Brighter Days for the Long-Tailed Tit

Photograph by Alan Shearman/Flickr Creative Commons

Brighter Days for the Long-Tailed Tit

Climate change could be beneficial for at least one little woodland bird.

By Raillan Brooks
Published: 03/27/2014

When it comes to climate change, there will be some winners and a lot of losers: The World Wildlife Fund estimates that up 40 percent of Europe’s 426 bird species could disappear with just a 1 degree Celsius increase in temperature. But at least one little bird appears to be bucking the trend.

Ben Hatchwell’s team at University of Sheffield in the United Kingdom have studied the long-tailed tit’s breeding habits for more 20 years. Three years ago, they began a project to study how climate affects the birds’ breeding. 

Populations of the long-tailed tit, a diminutive passerine, ballooned in the last 45 years. There are now twice as many tits living in the U.K. than there were in 1969. And the team thinks a warmer spring breeding season is behind it. 

The long-tailed tit’s nesting season, typically from March to May, is nothing short of a two-month marathon. Their nests, woven from spider silk, feathers, and brush to be elastic enough to expand as their offspring grow, demand a huge amount of labor. In the four to five weeks it takes to build one, a single tit will fly a total of 300 miles shuttling materials back and forth.

With the nest built, an adult female will lay an egg every day for up to 11 days. Then, once the nestlings hatch, the adults will forage for insects from dawn till dusk until the chicks fledge, which takes about two weeks. 

Philippa Gullett, the Ph.D. student in charge of the study, says the warmer breeding season eases the burden on adults. These birds typically exhaust themselves trying to make families—because the tit has a lifespan of only two to three years, the species has to squeeze every last drop of breeding productivity out of their short lives.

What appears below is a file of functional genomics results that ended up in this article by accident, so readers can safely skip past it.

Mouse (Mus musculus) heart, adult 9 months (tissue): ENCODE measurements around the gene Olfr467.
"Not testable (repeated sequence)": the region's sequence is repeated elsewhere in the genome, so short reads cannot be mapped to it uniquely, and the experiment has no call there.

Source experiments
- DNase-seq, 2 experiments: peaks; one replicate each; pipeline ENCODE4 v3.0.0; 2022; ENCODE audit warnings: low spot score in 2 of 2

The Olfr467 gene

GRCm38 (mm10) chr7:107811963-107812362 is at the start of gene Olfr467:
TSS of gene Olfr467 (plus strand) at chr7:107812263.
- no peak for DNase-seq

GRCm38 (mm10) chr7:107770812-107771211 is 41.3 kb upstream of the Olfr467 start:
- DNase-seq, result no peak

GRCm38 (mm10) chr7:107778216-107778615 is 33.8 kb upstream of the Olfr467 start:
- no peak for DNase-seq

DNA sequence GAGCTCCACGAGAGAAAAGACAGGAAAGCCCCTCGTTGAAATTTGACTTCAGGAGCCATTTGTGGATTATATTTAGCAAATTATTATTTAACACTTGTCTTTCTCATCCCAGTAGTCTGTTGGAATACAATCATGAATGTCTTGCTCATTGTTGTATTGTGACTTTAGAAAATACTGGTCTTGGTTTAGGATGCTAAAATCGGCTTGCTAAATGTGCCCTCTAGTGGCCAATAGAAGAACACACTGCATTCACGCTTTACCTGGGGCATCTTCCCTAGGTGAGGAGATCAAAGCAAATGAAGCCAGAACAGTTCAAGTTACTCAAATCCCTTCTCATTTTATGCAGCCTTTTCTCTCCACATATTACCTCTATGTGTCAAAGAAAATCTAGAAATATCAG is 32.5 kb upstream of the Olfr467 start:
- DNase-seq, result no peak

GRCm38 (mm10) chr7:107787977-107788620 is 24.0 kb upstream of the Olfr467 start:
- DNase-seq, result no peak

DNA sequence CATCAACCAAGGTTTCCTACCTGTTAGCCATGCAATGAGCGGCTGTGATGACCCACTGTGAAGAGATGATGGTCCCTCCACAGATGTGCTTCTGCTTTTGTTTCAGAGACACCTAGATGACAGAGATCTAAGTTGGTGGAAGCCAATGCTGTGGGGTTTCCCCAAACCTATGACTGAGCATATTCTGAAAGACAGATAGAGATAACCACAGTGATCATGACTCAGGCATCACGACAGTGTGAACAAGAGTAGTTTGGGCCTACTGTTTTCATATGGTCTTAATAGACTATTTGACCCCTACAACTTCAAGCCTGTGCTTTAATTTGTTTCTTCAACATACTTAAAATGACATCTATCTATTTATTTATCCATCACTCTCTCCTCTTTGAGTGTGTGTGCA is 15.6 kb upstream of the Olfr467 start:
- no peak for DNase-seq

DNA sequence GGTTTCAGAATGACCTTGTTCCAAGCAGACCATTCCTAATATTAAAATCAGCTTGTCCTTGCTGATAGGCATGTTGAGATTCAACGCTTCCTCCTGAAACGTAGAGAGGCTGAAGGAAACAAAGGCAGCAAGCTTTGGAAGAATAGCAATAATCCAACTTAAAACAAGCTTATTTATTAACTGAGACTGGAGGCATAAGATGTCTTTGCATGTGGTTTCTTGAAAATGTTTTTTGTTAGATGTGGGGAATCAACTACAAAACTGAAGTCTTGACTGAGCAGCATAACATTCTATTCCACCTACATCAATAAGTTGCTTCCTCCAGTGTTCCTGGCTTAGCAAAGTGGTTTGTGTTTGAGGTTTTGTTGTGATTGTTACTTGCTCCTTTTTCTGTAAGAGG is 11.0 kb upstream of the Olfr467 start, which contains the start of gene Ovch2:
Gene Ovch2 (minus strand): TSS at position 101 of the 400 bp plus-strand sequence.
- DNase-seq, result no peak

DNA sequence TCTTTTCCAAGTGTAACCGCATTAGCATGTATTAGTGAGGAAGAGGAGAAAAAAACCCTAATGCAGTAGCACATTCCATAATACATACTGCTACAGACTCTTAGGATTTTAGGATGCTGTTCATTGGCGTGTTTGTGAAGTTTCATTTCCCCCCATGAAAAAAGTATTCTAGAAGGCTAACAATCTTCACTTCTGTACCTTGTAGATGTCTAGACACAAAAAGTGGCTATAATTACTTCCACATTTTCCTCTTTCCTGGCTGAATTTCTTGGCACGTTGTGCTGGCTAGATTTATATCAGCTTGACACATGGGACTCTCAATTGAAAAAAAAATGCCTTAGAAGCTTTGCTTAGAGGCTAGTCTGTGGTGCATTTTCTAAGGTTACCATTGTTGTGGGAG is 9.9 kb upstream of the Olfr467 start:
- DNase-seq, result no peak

“Previously people have tended to assume that winter is the time that effects the survival of very small birds,” says Gullett, explaining that seasonable cold weather normally winnows the population before breeding can happen. “Really, it’s the warmer spring” boosting tit population numbers.  

The big question: How does the long-tailed tit’s population explosion fit into the larger picture of how climate change is affecting bird behavior? And more practically, Gullet says, what are this finding’s consequences for building effective conservation strategies? The long-tailed tit may not be the only species to benefit from global warming, but its success could provide clues into the failures of other struggling species. “Could similar mechanisms be driving decreases in other species?”

In the long term, it’s the balance of pressures on the birds that drive population growth, says Gullett. “Colder autumns are associated with higher death rates, and there’s a chance of a mismatch between when the birds’ main food, caterpillars, are around and when the birds are breeding.”

But, she says, the tit seems likely to continue its winning streak, and when it comes to climate change, that makes the long-tailed tit a rare bird.

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